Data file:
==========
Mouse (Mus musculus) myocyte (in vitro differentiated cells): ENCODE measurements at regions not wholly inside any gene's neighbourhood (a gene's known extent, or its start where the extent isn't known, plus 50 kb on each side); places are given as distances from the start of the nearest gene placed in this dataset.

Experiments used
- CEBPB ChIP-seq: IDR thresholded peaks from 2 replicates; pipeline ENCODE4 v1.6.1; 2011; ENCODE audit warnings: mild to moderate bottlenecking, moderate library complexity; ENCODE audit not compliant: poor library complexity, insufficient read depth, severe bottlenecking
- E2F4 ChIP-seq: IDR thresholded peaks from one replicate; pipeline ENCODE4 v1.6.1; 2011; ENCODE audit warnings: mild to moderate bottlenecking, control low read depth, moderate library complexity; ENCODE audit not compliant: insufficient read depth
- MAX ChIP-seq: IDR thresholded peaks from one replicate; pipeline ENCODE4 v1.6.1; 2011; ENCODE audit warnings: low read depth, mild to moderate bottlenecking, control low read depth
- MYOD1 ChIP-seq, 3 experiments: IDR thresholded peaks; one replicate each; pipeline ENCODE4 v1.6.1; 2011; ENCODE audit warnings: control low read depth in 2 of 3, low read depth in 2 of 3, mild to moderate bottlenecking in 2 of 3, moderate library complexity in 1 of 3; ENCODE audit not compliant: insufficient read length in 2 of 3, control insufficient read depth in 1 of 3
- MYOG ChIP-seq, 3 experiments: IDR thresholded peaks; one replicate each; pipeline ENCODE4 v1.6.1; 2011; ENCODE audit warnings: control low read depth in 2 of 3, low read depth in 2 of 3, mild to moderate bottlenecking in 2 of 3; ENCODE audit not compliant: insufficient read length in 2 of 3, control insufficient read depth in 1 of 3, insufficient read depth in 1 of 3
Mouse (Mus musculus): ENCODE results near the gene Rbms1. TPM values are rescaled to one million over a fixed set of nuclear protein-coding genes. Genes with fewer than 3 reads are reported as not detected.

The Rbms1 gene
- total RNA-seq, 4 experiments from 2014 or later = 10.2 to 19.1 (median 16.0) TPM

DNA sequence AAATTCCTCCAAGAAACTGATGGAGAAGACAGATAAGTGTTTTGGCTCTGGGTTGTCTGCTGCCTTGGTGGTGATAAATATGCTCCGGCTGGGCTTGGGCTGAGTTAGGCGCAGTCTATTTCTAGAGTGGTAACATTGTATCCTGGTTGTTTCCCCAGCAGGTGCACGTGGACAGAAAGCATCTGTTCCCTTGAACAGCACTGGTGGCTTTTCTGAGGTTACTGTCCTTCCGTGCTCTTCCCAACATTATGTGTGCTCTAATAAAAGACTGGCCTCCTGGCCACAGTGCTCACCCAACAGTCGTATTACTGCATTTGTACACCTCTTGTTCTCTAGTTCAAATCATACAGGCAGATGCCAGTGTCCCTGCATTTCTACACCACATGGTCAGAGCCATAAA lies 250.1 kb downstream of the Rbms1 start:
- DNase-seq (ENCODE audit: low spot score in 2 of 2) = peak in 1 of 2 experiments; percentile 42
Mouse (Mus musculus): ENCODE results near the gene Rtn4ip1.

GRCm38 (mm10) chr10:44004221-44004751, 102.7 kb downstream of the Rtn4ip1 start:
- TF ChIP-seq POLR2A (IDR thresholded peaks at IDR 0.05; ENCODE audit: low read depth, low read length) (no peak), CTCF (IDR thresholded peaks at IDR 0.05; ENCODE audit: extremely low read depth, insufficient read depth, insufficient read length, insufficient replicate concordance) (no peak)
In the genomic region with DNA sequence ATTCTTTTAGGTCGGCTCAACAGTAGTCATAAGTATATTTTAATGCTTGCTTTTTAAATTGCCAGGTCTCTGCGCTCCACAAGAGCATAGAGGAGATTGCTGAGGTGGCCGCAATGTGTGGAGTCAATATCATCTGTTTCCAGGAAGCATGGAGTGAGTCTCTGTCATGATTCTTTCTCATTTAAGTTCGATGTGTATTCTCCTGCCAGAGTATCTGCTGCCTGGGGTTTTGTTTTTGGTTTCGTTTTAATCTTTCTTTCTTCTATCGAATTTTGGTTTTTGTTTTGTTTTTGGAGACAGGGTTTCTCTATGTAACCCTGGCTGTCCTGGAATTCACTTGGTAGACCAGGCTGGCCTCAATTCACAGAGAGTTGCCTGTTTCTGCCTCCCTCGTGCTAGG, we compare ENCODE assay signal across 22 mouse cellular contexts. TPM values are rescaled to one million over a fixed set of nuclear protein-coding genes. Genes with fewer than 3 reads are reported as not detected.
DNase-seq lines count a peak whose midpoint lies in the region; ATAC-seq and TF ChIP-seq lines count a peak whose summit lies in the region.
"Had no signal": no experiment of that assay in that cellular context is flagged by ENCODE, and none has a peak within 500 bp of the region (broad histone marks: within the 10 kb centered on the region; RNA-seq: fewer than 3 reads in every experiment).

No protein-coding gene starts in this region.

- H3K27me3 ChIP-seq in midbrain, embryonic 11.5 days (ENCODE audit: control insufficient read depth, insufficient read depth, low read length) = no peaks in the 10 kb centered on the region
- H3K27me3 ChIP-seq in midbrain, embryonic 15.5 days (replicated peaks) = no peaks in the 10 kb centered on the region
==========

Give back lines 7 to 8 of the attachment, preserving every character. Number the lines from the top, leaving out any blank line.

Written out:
- MYOG ChIP-seq, 3 experiments: IDR thresholded peaks; one replicate each; pipeline ENCODE4 v1.6.1; 2011; ENCODE audit warnings: control low read depth in 2 of 3, low read depth in 2 of 3, mild to moderate bottlenecking in 2 of 3; ENCODE audit not compliant: insufficient read length in 2 of 3, control insufficient read depth in 1 of 3, insufficient read depth in 1 of 3
Mouse (Mus musculus): ENCODE results near the gene Rbms1. TPM values are rescaled to one million over a fixed set of nuclear protein-coding genes. Genes with fewer than 3 reads are reported as not detected.